Phage Therapy to Combat Infections by Antibiotic-Resistant Bacterial Pathogens
Paul E. Turner, Ph.D.
Rachel Carson Professor of Ecology and Evolutionary Biology
Yale University School of Medicine
Dr. Turner is the Rachel Carson Professor of Ecology and Evolutionary Biology at Yale University. His laboratory studies the evolutionary genetics and genomics of microbes, especially the ability of viruses to adapt — or not — to changes in their biotic and abiotic environments. These studies concern environmental challenges faced by viruses at all levels of biological organization, including effects of changes in molecules, proteins, cells, populations, communities, and ecosystems.
Increasing prevalence and severity of multi-drug-resistant bacterial infections require novel management strategies. One possible strategy is a renewed approach to ‘phage therapy,’ where these administered viruses not only kill the target bacteria, but also predictably select for phage resistance that reduces virulence and/or increases antibiotic sensitivity (evolutionary trade-offs). By utilizing virulence factors as receptor binding sites, the phages exert selection for bacteria to evolve phage resistance by modifying (or losing) the virulence factor, potentially reducing bacterial pathogenicity. We present examples of phages that utilize bacterial lipopolysaccharides, efflux-pump proteins, and pili as binding sites, to kill target bacteria while selecting for phage resistance that coincides with useful clinical traits such as antibiotic re-sensitization and reduced tissue inflammation. These in vitro observations are compared to phenotypic, genetic and metagenomics analyses of microbes isolated longitudinally from patient samples before, during and after emergency phage therapy treatments. Throughout, emphasis is placed on the ability to accurately predict how target bacterial pathogens will respond to phages administered either alone, sequentially, or in mixtures (cocktails).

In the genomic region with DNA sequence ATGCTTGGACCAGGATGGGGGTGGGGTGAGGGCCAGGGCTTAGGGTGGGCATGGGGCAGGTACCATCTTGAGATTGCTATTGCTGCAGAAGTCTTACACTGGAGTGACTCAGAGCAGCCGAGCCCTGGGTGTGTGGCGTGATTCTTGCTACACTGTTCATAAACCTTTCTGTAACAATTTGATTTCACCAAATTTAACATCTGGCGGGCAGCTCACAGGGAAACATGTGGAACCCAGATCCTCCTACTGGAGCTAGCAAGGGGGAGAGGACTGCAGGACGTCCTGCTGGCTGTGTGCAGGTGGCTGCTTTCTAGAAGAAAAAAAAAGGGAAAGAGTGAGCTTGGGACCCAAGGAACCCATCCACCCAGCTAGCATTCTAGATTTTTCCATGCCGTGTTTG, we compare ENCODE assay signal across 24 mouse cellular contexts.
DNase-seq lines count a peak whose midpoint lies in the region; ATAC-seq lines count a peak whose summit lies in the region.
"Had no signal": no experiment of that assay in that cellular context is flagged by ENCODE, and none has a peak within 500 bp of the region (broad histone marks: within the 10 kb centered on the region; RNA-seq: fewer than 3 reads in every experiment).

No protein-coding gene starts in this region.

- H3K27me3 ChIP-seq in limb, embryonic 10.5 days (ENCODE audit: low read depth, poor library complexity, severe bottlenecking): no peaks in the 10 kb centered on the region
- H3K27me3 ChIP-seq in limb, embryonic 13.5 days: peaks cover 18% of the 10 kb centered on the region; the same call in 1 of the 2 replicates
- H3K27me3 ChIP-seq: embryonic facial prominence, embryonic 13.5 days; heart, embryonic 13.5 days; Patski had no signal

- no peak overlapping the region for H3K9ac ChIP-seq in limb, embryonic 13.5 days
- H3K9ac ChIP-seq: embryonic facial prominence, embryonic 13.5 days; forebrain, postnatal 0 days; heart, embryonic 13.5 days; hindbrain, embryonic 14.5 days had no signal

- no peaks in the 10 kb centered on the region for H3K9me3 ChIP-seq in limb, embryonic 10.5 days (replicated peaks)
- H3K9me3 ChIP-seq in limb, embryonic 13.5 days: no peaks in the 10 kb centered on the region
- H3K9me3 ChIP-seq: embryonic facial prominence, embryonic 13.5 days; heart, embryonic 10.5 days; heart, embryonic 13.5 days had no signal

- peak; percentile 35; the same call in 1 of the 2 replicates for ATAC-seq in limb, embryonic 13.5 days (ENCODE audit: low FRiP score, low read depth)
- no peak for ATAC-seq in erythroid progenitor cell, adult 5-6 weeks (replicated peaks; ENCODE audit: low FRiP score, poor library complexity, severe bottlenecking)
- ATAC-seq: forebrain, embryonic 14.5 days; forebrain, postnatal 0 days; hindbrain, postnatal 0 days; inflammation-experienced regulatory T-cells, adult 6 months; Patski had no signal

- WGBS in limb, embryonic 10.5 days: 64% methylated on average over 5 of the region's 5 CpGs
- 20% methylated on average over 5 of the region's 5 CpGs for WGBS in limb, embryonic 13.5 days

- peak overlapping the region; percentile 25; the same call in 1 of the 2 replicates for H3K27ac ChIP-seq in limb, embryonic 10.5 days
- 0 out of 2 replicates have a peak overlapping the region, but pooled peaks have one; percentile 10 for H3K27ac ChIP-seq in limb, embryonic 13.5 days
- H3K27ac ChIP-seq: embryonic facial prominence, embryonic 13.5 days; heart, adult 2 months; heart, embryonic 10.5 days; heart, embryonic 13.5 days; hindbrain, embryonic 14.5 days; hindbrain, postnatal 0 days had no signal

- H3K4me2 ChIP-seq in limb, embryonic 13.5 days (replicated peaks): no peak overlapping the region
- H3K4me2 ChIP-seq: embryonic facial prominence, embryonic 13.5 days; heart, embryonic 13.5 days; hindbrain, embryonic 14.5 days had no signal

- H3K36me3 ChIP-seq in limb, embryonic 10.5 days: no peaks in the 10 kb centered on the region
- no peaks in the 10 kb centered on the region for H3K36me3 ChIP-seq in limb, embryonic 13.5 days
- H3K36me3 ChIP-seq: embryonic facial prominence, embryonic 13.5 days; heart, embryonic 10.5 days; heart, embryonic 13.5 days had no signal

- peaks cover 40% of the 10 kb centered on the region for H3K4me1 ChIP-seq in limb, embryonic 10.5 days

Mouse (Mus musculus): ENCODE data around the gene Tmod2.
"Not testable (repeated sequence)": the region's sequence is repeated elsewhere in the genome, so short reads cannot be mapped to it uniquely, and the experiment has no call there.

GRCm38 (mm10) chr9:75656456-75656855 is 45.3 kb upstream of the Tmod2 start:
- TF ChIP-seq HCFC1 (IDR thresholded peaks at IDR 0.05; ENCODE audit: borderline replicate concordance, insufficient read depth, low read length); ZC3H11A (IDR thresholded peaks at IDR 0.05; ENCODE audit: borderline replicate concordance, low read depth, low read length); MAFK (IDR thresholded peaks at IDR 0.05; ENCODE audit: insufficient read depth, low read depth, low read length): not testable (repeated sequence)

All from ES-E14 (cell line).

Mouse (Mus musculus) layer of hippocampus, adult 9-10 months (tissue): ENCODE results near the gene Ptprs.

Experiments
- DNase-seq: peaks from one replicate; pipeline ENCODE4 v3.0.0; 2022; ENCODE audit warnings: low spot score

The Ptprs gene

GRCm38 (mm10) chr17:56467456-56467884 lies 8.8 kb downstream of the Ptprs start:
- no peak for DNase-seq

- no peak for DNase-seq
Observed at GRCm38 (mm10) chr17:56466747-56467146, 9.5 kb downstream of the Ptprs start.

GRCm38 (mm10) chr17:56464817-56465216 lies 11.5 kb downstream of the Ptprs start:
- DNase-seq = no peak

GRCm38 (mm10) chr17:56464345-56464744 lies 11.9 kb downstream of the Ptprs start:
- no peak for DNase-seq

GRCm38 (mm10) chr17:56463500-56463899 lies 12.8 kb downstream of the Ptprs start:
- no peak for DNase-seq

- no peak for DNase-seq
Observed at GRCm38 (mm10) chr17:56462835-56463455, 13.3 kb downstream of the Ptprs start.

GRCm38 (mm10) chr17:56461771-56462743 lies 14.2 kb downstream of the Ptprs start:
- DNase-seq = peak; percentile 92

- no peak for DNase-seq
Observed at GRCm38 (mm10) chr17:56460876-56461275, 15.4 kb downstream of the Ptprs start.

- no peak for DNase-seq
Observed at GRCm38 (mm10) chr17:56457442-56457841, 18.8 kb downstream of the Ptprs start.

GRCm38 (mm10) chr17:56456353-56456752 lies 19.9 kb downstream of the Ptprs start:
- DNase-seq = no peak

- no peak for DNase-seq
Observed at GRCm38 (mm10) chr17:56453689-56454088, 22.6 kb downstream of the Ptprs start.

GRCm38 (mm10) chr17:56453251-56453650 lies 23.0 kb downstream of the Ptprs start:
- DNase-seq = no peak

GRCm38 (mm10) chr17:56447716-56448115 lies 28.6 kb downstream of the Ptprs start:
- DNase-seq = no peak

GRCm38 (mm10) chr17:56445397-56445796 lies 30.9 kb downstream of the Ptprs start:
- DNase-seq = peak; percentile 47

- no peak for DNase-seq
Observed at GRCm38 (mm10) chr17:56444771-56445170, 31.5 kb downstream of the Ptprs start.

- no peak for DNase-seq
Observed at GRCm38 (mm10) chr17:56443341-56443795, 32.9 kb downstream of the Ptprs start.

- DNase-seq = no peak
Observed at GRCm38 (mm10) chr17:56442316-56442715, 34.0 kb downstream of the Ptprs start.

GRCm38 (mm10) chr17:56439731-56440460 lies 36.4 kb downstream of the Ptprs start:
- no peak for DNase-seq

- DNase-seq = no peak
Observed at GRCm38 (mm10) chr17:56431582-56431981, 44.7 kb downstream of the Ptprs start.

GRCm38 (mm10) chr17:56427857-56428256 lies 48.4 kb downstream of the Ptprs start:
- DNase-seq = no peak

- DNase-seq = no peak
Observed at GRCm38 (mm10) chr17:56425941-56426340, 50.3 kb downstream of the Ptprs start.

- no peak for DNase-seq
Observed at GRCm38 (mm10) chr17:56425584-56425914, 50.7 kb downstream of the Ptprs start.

This page was last updated on Thursday, May 19, 2022